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By Donald Lambro
Growth spikes are little more than trend-free anomalies
Independent voices from the The Washington Times Communities
Topic - John Steinbeck
Scaffolding climbs the walls of the new elementary school in Salinas, an agricultural city celebrated as John Steinbeck's birthplace but plagued by gang violence.
Californians take pride in the notion that everything in America starts here — the music, the clothes, the food, the fun and games of the celebrity culture. Now California is showing the nation something else, a view from the bottom of the fiscal cliff. Life from Gruesome Gulch, you might say.
Five decades after his death, William Faulkner still draws literary pilgrims to his Mississippi hometown, the "little postage stamp of native soil" he made famous through his novels.
Ira M. Lowe, a colorful Washington lawyer whose apartment in Kew Gardens in Georgetown was a way station for counter-culture organizers, celebrities, artists and other figures during the turbulent 1960s, died June 11 at his home after a lengthy illness. He was 88.
President Obama says he's a fan of two popular cable TV shows: HBO's "Boardwalk Empire" and Showtime's "Homeland."
President Barack Obama says he's a fan of two popular cable TV shows: HBO's "Boardwalk Empire" and Showtime's "Homeland."
For those who lived through the prelude to World War II and then the Cold War, the current American dilemma dealing with Islam is all too familiar.
There was a time when Sam Keller and his teammates couldn't wait to get their hands on Electronic Arts Inc.'s latest edition of NCAA Football, which included their team and images down to Keller's distinctive visor he wore while playing quarterback for the University of Nebraska in 2007.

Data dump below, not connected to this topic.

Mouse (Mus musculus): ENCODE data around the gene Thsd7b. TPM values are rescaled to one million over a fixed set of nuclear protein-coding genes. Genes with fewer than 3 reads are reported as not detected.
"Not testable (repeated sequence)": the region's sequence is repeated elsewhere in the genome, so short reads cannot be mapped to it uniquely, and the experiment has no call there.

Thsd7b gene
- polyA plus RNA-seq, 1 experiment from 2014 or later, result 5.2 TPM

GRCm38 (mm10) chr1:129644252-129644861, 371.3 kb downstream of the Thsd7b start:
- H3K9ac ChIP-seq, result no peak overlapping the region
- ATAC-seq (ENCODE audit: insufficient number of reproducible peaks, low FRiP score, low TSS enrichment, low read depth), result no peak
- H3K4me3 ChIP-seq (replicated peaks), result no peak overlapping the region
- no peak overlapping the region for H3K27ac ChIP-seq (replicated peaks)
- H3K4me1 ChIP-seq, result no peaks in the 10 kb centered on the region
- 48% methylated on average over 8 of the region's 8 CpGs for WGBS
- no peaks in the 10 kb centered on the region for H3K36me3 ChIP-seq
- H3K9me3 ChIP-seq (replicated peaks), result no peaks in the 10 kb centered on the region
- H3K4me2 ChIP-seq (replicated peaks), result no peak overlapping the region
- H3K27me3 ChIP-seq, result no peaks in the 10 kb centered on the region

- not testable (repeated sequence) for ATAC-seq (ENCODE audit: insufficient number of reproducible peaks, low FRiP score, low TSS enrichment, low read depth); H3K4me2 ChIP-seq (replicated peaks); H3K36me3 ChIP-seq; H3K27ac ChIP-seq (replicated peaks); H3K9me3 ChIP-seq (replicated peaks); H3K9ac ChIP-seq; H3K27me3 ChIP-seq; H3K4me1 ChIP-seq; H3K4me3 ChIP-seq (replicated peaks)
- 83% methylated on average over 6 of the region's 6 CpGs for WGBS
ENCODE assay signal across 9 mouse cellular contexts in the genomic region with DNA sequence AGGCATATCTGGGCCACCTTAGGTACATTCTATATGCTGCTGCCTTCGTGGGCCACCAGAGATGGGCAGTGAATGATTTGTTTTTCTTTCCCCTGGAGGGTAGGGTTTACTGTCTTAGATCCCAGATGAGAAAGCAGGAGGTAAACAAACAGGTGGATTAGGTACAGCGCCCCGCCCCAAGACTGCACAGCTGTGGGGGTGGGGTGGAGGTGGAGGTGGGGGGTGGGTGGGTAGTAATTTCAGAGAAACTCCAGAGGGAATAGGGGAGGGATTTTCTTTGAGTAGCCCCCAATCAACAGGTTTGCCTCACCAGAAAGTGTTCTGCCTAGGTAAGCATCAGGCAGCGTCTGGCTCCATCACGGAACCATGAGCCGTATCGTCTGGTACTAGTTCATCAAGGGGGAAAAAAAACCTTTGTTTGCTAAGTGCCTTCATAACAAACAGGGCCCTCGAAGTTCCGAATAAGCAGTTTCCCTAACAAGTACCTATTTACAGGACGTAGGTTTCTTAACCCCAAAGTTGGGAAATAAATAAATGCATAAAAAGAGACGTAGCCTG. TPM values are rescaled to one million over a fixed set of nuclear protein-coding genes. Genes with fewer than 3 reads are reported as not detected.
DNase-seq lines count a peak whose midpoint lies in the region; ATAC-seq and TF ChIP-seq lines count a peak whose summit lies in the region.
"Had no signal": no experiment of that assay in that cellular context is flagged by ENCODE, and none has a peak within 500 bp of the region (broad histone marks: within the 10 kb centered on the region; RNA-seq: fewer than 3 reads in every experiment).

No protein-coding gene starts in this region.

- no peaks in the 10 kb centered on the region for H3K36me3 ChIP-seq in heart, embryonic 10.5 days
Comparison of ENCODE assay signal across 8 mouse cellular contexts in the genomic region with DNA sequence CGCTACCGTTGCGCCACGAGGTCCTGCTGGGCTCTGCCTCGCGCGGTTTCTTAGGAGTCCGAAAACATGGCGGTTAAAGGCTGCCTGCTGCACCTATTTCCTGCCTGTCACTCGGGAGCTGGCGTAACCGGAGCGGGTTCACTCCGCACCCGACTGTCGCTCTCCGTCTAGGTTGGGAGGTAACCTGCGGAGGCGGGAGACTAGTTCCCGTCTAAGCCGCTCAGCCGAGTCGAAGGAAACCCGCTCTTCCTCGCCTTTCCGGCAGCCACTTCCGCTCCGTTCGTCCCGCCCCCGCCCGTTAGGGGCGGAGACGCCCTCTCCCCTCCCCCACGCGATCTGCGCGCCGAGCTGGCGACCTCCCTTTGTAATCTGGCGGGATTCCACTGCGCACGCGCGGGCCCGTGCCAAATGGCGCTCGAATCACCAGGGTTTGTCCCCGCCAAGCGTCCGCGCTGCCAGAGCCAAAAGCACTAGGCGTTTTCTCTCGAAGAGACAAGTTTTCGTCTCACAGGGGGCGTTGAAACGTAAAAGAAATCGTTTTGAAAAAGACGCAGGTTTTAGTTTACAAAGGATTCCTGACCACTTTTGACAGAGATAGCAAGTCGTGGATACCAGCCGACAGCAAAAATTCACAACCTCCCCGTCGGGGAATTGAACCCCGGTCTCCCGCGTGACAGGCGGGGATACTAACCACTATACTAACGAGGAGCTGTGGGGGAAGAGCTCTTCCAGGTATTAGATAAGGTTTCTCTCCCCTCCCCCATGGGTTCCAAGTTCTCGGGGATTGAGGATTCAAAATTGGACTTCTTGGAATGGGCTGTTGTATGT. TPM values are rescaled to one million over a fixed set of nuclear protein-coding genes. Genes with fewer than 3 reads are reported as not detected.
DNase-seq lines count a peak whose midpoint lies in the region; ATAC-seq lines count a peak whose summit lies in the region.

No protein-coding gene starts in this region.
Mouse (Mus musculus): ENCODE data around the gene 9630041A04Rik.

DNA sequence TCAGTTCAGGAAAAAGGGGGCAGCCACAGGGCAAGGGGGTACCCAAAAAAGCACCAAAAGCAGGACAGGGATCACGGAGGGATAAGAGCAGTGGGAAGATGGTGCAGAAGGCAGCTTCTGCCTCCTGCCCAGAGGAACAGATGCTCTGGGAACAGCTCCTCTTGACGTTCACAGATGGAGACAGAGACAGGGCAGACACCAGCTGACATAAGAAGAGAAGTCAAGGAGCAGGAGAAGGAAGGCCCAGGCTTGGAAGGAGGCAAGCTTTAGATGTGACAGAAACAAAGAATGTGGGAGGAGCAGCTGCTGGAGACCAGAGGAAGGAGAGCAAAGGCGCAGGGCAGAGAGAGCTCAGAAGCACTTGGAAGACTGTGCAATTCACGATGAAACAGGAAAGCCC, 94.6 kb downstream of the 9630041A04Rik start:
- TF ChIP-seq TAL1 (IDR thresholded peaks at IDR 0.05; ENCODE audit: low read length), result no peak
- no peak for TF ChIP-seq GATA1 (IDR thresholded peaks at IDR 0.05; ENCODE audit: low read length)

A trove of the writer's personal letters, manuscripts and photographs from his sunny three-bedroom apartment on Manhattan's Upper East Side will be offered Wednesday at Bloomsbury Auctions in New York.
PORTSTEWART, Northern Ireland. -- There are two ways to destroy a nation. One is from without by an invading military force. The other is from within when the people of the nation no longer embrace and promote the history, language and culture that brought it to prominence and power. Britain has chosen the second option, which is national suicide.
There's no John Steinbeck to tell a story of a trek very different from the journey taken in the opposite direction by the Joads of Oklahoma, but a study by the Manhattan Institute finds prosperous Californians fleeing dramatically higher taxes, tightening regulations, union power that pushes up labor costs, more expensive electricity, and ever more costly housing and commercial real estate.
While not as important as earlier Steinbeck documents, "these manuscripts are fascinating as they offer a look inside the creative imagination of a major writer," he said.